Health Hats: So, is that a physical or virtual space or both?
Kai Hellman: Both. We were strictly physical until the pandemic when many agencies created virtual spaces. Now we continue that virtual space.
Health Hats: Is this for young people alone, or is it for young people and their families?
Phoebs Potter: I can step in. It’s centering on the young person. We take a person-centered approach. When a young person walks through our doors, we ask for very little information from them, and we tell them out of the gate that confidentiality is something we’re going to honor and respect here. In terms of the Clubhouse itself, the family does come through. We have plenty of folks who are comfortable with our staff and friendly and will come in to pick up their kid and say hello. But other kids also go there to escape complex family dynamics. So that’s a very different relationship. Kai did collaborate with some other organizations or programs, even just within MHA, to bring on Strengthening Families, a program offered, not necessarily at the Clubhouse when it’s open hours for the kids, but separately for families to come in with a young person, and work through family challenges as needed. So, family-based work is happening at MHA much more significantly. The Clubhouse, though, really is for the youth first. We can also help families with gas cards and support like that. When the kids’ struggle with transportation, we text or call up their mom and then brainstorm collaboratively. So, we seek those healthy relationships with the entire family.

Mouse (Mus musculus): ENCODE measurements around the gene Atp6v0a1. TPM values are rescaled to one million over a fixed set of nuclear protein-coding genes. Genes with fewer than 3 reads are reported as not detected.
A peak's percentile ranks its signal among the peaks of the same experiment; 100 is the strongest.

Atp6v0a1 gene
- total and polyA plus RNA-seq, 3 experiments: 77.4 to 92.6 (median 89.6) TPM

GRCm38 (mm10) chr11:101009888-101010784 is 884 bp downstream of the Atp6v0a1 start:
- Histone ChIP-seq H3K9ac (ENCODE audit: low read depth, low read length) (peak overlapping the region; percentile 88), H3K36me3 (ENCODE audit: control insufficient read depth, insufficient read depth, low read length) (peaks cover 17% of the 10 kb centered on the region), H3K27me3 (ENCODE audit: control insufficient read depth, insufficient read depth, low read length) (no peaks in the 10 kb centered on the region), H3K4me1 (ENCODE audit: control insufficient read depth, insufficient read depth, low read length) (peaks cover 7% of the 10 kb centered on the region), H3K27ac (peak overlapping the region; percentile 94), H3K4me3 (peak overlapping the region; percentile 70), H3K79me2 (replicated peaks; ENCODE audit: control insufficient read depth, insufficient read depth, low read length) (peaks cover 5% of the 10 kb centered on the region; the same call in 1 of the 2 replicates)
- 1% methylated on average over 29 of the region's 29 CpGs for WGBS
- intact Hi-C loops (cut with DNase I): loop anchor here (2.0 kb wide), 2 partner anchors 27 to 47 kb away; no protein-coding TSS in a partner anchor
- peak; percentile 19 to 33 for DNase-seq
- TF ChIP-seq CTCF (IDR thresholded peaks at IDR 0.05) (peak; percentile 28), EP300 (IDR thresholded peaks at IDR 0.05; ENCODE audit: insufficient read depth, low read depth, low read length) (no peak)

Health Hats: How long has this program been going on?
Kai Hellman: We were first funded in 2017, so it’s been a solid five years.
Health Hats: What’s the process of people walking through your real or virtual door? How does somebody access your program? How do they hear about it?
Kai Hellman: We have a very low threshold. Phoebs explained that no paperwork, process, or referral forms exist. We are strictly a drop-in center. They might find out through word of mouth, which is the best way. We have social media. We put out flyers—things like that. We also collaborate with other organizations and youth programs, but word of mouth is the best way of engagement.
Phoebs Potter: The physical location makes a huge difference, too. In some ways, the Clubhouse in Catskill is the Community Center for Youth, especially since the town-run community center closed. I love when Kai tells the story of when they first opened. There was a line almost around the block of young kids just stoked to know there was a place with internet, couches, and food. They could just be themselves and come. MHA is supporting a tremendous community need by having this program.
Health Hats: To me, that is both wonderful and scary. It’s wonderful that there are needed, wanted, and used services, and it’s scary that whatever was there before is closed. There’s always the capacity and need for balance. Do you guys feel like the need is greater than you can provide?
Kai Hellman: Absolutely. What first comes to mind is that we’re centrally located in Catskill and Hudson. But we are coming to rural counties, Columbia and Greene are rural counties. So, we’re missing out when from one end to the county to the other, an hour, sometimes an hour and a half, almost in transportation. We just can’t meet all the need.